Fourth and finally, Chrono Trigger. A more traditional Square (Enix) RPG, this is one of the best games ever released for the Super Nintendo - albeit one that, again, never officially came to Europe - and is arguably amongst the finest titles of its genre. Certainly, the GAMINGbible team rate it highly, placing Chrono Trigger at number 14 on our Greatest Games of All Time list. Yep, we like it. Love it, even. You can still get the game easily via its DS port, and it's on Steam too; but the idea of Chrono Trigger getting the same kind of remake love as Final Fantasy VII is... Well, it's exciting. Never gonna happen, but what if. All those fantastic Akira Toriyama-designed characters, the vehicles and buildings, and those wildly vibrant worlds and eras in time, brought to life like never before in a newer, three-dimensional engine. Could be fantastic.
Of course, it could also be a disaster. We've seen enough remakes crash and burn. Did anyone need the 2019 remake of MediEvil? Or the 2018 remake of Secret of Mana? I can't think of anyone who'd say: yep, I want to play those versions, over the originals. And the fact that the still-amazing 1993 Secret of Mana is easily playable in both the Collection of Mana compilation for Switch and on the Super NES Classic Edition mini-console practically renders the remake irrelevant. You almost feel sorry for it.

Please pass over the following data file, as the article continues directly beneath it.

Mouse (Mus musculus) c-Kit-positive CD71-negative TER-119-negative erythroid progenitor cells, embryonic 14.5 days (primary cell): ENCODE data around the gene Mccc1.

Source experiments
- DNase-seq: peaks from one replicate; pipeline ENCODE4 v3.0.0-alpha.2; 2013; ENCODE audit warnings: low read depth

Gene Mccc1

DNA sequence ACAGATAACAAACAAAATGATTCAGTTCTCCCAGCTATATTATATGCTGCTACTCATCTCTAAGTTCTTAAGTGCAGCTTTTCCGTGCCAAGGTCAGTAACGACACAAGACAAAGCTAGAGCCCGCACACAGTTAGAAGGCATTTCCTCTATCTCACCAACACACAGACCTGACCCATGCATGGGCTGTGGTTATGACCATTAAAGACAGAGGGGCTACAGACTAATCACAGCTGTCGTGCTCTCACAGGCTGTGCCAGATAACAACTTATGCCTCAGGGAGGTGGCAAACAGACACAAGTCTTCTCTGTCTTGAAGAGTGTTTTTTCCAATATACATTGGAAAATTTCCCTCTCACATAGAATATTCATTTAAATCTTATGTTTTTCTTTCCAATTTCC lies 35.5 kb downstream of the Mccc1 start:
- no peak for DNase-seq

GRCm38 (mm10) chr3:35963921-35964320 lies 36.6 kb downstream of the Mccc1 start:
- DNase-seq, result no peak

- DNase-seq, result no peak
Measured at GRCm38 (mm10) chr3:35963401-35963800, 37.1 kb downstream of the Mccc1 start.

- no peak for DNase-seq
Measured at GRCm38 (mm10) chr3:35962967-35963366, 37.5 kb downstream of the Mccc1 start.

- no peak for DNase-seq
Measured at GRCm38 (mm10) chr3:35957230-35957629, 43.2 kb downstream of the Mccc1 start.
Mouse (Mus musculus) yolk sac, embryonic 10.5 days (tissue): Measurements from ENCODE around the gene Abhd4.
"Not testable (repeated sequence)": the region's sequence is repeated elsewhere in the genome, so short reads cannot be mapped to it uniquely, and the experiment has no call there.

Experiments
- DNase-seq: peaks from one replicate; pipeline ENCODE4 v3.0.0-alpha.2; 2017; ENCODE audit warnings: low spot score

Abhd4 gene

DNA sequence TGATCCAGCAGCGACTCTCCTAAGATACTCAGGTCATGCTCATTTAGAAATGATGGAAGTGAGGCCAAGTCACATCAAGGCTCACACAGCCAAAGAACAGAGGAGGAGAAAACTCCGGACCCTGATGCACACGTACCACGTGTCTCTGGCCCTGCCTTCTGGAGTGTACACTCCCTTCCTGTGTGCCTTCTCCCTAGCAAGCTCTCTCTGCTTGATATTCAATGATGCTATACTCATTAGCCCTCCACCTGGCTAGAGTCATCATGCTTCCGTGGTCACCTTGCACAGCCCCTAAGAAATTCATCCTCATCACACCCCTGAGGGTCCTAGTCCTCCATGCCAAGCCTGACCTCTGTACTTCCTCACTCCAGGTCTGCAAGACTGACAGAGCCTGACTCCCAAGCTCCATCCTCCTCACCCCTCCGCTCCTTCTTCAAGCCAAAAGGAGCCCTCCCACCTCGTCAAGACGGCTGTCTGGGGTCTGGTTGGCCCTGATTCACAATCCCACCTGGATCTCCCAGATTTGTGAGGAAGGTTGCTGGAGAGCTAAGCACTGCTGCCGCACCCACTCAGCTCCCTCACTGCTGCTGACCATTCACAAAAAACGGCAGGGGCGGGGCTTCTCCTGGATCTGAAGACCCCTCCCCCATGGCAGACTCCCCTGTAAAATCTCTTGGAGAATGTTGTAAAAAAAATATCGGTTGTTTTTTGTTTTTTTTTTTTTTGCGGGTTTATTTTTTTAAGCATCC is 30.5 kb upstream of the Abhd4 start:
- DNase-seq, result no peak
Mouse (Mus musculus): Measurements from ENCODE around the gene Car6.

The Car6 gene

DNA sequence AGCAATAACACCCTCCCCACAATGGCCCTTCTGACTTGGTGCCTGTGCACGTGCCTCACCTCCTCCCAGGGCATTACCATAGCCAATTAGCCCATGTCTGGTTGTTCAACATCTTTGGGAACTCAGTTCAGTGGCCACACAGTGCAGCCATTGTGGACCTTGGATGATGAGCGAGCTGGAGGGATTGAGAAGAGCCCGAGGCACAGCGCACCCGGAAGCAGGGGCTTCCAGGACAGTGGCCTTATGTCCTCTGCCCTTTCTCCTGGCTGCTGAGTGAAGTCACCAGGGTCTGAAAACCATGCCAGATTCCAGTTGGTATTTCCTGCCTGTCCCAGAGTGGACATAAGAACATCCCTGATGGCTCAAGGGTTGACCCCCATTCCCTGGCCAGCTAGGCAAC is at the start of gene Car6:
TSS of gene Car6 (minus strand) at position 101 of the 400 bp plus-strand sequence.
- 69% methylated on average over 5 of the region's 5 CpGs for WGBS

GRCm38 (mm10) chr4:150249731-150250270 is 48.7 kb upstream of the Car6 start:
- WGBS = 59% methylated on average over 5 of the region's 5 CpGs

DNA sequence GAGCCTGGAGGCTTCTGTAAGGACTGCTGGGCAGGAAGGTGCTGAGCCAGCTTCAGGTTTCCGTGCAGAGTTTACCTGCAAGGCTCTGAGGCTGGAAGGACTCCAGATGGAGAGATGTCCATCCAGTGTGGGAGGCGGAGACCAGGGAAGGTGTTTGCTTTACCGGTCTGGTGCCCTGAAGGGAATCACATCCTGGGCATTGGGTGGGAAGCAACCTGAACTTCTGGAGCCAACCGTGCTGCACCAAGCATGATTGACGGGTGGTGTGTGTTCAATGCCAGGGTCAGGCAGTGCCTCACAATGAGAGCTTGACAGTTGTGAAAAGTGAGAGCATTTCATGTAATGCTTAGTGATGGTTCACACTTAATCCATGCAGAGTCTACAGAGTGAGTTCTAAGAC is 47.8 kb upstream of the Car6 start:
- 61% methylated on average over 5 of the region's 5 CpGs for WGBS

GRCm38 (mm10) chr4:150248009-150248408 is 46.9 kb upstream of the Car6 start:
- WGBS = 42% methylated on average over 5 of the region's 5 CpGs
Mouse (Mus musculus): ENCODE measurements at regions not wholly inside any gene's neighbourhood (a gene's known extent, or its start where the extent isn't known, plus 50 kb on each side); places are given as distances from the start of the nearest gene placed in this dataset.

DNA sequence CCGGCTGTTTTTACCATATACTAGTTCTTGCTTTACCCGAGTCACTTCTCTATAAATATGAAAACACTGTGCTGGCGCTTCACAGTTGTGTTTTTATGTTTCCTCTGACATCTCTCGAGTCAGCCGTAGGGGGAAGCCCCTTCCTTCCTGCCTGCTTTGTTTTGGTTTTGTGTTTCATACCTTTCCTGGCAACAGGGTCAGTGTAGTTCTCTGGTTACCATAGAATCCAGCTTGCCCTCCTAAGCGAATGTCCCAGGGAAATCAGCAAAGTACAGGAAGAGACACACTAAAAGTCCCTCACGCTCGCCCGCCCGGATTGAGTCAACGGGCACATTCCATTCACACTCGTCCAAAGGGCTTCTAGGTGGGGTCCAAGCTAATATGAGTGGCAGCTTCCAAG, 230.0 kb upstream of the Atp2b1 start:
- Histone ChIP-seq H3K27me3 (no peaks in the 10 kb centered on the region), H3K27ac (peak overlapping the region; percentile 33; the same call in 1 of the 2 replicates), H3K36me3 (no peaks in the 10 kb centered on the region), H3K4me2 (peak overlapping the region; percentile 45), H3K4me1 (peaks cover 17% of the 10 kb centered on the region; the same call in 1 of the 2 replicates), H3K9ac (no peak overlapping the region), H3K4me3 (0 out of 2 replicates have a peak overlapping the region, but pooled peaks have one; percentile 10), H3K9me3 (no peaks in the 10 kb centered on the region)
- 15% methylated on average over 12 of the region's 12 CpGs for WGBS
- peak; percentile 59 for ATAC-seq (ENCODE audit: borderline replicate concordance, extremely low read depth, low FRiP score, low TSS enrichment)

Beyond my Twitter poll, naturally there's a wealth of old favourites that you and I would like to see reborn. I didn't put it as one of the four options as it's almost sacrilegious to say such a thing, but imagine 1990's The Secret of Monkey Island as an actual open-world adventure; albeit with the same visual style as the celebrated 2009 remake, with the same goofiness and same jokes from 30 years ago. Just, bigger. (Maybe fold in the content of the sequel, too?) See more of the magic and mystery of Mêlée Island. Smell the salty sea air from the beer garden of the Scumm Bar. Taste the grog as it burns the tip of your tongue and melts through your teeth. I know, I know: nobody would dare to attempt such a thing. Then again, The Secret of Monkey Island was made by Lucasfilm Games, and Lucasfilm Games just announced its comeback, so...
What I'm saying is: give us remakes, absolutely, because we love them. But more than that, give us remakes of games that we can't play any more; remakes of games that we could never play in the first place; and remakes of games that were restrained by the technology of their time, but could soar to new heights with today's hardware. Games like Demon's Souls, like Shadow of the Colossus; games like Parasite Eve, and Snatcher, and Ghost Trick. These are the games that really deserve their time again, whereas San Andreas, y'know, it did pretty well for itself already.
Featured Image Credit: Square Enix, Capcom